How many times have you or your team members stayed late, waiting for a physician to fit your healthcare blog content request into his or her schedule?
It can be tough and time-consuming. But it has to be done, because rockstar physicians attract patients.
Here are 6 ways to include physicians in healthcare blogs without staying late:
1) Recruit a set stable of physicians
Giving every physician a chance to be highlighted in your healthcare organization’s web content is nice—in theory. In practice it’s a pain because:
- Not all of physicians have the right kind of personality to be promoted online. You’ll end up revamping everything they say.
- Some of them aren’t convinced that social media and web marketing are worth the effort. Go figure. If only they could all be like Dr. Natasha. But they aren’t.
- And, of course, they are super busy.
Web content deadlines tend to be tight as spandex, so it’s best to cherry pick. Select a stable of physicians and make them your go-to’s for your healthcare blog content, your online spokespeople.
Set up a standing appointment with them to review content, brainstorm content ideas and be interviewed for quotes. If there’s no need to have a call that week or that month, great. But still, stay on their schedules.
Hopefully, when other physicians see how popular Dr. Rock Star is, they’ll start clearing their calendars as well.
2) Don’t ask them to write
There ought to be a fine for healthcare marketing teams who don’t produce web content simply because physicians don’t create it. Creating web content is not their job. It’s yours. Waiting on physicians to write content for your organization’s healthcare blog is asking for disappointment.
The best bet is to go to them with a specific idea: “Hi, we want to do an article on this, or a 1-minute video on that.” Then, execute as much of the idea as you can without them.
If it’s a blog post, have it written for them. If it’s a video interview, send the questions in advance. Have their quotes drafted for them. That way, all they have to do is review.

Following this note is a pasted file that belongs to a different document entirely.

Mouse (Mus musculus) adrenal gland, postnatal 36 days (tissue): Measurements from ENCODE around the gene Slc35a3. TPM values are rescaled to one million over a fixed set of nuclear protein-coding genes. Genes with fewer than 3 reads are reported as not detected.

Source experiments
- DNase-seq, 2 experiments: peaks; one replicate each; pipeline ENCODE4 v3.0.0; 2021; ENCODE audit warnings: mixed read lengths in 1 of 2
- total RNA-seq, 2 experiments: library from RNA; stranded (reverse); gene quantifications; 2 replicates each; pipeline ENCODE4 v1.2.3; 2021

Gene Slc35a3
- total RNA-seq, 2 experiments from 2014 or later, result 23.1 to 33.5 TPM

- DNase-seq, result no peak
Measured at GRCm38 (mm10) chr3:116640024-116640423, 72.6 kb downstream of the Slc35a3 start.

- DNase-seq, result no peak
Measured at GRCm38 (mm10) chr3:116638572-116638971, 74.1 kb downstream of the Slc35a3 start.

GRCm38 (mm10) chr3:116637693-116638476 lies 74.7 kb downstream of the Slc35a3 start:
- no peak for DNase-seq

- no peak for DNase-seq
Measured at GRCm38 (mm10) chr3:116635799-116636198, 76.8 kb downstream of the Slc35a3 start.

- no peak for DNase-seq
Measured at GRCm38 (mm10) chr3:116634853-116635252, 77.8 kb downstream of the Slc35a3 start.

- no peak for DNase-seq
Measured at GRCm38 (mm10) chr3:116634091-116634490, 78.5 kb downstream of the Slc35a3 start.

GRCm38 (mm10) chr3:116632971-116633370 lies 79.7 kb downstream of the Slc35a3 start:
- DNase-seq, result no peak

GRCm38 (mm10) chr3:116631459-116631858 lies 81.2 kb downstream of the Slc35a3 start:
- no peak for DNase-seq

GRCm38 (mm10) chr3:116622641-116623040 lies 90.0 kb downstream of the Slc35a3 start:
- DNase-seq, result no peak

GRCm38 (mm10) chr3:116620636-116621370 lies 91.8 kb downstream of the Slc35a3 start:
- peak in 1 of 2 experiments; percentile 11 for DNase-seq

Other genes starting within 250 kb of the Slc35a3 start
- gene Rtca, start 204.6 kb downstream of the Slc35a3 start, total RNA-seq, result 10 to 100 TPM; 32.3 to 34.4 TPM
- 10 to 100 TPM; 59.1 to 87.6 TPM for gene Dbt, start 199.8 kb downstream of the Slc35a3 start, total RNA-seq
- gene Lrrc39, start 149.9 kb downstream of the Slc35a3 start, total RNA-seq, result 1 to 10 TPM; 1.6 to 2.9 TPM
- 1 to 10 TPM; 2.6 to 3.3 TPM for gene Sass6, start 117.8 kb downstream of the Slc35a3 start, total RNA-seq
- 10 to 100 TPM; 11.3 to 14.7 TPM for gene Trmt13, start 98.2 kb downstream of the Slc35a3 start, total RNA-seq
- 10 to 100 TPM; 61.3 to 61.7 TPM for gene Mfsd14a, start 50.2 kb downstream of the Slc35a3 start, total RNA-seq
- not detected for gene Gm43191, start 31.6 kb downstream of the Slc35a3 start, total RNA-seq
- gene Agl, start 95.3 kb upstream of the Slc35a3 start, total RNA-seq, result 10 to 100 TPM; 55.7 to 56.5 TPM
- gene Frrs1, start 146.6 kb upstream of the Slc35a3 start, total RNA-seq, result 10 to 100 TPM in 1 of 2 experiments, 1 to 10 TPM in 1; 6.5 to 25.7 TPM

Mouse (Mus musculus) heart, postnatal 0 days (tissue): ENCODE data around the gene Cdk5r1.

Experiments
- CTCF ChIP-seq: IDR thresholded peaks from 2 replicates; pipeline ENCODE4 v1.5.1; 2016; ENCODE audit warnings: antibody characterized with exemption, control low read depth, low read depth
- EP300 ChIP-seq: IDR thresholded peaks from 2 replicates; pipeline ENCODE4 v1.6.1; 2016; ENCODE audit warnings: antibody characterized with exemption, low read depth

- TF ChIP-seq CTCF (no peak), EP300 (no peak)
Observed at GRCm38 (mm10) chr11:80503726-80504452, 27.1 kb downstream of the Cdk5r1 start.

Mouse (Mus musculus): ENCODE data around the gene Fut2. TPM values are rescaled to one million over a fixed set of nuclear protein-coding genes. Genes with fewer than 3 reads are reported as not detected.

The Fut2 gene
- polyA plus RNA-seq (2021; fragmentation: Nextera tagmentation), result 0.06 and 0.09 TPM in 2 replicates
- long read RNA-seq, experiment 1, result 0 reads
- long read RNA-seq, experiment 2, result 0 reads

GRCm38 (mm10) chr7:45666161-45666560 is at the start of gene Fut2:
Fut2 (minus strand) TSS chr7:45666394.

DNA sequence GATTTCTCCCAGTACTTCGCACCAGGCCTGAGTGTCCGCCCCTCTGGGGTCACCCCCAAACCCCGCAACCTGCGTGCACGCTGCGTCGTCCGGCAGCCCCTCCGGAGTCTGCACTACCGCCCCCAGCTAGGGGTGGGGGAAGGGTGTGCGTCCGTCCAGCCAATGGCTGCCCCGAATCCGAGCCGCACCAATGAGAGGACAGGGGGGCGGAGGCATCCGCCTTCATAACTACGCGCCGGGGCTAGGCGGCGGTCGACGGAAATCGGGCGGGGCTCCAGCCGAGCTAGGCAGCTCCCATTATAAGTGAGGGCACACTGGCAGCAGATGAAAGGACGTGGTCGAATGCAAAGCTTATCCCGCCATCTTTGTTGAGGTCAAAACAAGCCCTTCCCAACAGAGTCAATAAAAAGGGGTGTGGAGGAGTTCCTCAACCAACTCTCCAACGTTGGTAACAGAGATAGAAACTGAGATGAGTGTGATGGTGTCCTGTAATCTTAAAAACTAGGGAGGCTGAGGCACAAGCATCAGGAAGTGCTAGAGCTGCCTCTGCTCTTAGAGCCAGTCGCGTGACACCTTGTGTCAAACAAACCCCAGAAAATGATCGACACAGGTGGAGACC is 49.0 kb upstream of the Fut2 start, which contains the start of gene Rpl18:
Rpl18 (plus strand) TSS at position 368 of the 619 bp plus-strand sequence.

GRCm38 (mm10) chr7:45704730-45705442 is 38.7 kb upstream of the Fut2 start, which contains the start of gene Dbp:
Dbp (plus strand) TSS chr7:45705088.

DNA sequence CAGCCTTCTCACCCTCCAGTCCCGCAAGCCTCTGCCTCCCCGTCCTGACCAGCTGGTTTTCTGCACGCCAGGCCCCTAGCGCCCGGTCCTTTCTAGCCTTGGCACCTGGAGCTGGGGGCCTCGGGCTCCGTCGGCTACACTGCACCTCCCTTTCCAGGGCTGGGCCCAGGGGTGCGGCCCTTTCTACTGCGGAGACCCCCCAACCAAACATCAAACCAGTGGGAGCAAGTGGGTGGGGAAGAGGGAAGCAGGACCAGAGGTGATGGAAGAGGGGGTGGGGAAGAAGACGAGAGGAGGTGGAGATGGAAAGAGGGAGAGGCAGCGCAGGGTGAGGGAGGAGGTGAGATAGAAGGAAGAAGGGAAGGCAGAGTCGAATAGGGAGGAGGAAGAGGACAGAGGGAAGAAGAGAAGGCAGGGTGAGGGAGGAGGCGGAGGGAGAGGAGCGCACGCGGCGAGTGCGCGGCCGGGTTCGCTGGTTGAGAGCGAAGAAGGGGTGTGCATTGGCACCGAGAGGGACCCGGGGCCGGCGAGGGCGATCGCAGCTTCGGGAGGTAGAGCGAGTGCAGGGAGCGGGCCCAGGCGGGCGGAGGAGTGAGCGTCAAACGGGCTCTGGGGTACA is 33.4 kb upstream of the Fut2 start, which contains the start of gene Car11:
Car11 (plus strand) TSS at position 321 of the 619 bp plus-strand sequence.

3) Pick physicians who are already on social media
Physicians who are already active on Facebook, LinkedIn, or Twitter for personal use are more likely to understand that web content cycles are measured in milliseconds.
They know social audiences don’t like waiting more than a couple of hours for a response.
Plus, highlighting them on your organization’s healthcare blog gives the social media savvy doc something to share. You’re essentially tapping into their audience and helping them improve the web presence they’ve already started.
4) Test before committing
Before promising a physician a regular spot on the blog or social media channel, do a couple of trial runs first. You’re looking for two things:
- Smooth editing
If a physician is reviewing content, how long does she take to get back to you? If the physician has agreed to be interviewed, how many times does he or she reschedule before you finally talk?
We understand their patients will always be first priority, but if the doc cannot make time, you’ll be scrambling for a replacement.
You’re also looking for how smoothly the editing process goes. If the physician comes back with wonky revisions or unclear, nit-picky changes, consider yourself warned.
5) Don’t send attachments
If you need a physician to review content or add a quote, copy and paste it right into the email, even if it’s 1,000 words.
If you send it as an attachment, it will be hard for them to open it on a smartphone or tablet. So, you may end up waiting till he or she “gets back to the office.” And who knows when that will be.
6) Consider highlighting the team, not just the doc
Other clinical staff also form strong bonds with patients and usually work side-by-side with the physician and the patients’ families. They too are rock stars and often receive little applause for their work.
Tapping them to be promoted in web content can actually demonstrate the multidisciplinary approach that so many health care organizations boast. This also saves you time by broadening your pool of possible sources.